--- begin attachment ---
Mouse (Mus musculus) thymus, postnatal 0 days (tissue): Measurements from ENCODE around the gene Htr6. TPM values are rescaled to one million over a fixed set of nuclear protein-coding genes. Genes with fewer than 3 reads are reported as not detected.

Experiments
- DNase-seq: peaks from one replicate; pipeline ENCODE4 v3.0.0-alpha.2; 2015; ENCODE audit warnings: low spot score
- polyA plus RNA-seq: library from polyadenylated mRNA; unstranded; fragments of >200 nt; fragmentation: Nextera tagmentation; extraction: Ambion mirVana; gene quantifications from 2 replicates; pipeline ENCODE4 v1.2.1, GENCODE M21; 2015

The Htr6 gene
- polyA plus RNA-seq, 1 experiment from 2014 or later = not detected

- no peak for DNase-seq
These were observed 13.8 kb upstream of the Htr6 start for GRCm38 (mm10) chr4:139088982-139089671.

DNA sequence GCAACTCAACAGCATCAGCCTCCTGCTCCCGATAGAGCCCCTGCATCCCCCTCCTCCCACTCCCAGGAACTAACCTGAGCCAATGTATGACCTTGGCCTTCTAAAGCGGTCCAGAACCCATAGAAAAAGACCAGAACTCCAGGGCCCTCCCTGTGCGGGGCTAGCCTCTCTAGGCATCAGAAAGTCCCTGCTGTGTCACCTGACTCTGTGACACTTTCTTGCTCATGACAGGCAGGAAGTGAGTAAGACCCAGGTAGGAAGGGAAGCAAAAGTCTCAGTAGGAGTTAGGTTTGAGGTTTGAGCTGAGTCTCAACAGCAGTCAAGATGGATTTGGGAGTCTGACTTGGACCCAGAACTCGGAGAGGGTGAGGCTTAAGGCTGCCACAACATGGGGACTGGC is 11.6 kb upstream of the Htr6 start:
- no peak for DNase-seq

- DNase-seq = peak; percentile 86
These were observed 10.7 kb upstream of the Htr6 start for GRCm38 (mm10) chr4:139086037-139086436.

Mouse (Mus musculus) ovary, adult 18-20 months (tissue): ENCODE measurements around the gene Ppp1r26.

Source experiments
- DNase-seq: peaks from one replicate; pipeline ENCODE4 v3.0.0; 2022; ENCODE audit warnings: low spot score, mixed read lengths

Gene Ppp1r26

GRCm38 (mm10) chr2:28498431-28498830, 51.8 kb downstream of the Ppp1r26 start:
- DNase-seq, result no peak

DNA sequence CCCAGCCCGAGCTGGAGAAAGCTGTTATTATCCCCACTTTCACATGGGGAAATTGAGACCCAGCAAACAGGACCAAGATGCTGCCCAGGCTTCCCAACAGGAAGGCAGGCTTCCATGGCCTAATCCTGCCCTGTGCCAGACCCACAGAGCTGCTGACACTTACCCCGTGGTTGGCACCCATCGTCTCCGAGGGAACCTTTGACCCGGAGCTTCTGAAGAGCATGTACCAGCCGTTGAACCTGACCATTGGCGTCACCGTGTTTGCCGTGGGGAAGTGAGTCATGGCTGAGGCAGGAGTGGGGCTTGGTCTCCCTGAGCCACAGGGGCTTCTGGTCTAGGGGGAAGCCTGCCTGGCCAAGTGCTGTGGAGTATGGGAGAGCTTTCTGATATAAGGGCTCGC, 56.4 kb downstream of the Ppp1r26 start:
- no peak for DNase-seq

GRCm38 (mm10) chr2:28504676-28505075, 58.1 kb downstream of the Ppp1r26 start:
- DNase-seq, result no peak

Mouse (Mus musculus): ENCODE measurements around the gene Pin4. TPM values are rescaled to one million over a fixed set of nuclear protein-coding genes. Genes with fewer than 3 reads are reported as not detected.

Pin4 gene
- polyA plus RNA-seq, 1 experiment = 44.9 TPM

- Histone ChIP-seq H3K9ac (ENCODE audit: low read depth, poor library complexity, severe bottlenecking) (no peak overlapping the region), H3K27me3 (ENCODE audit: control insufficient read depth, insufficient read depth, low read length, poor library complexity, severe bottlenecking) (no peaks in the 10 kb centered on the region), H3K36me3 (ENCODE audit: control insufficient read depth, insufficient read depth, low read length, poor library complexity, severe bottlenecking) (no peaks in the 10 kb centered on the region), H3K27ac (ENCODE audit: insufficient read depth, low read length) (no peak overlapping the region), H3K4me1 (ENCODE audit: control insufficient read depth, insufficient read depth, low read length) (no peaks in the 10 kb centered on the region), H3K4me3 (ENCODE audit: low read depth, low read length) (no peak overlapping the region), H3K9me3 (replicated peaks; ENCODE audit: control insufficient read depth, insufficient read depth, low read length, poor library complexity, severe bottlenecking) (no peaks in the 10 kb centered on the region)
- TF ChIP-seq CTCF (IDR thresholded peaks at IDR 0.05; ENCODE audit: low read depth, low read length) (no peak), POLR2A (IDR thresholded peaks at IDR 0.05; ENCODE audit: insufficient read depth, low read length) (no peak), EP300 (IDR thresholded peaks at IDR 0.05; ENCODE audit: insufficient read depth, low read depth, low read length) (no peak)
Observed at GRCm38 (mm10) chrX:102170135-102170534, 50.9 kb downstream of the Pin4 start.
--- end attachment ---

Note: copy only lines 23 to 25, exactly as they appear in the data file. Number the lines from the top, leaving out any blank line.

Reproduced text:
Mouse (Mus musculus): ENCODE measurements around the gene Pin4. TPM values are rescaled to one million over a fixed set of nuclear protein-coding genes. Genes with fewer than 3 reads are reported as not detected.

Pin4 gene
- polyA plus RNA-seq, 1 experiment = 44.9 TPM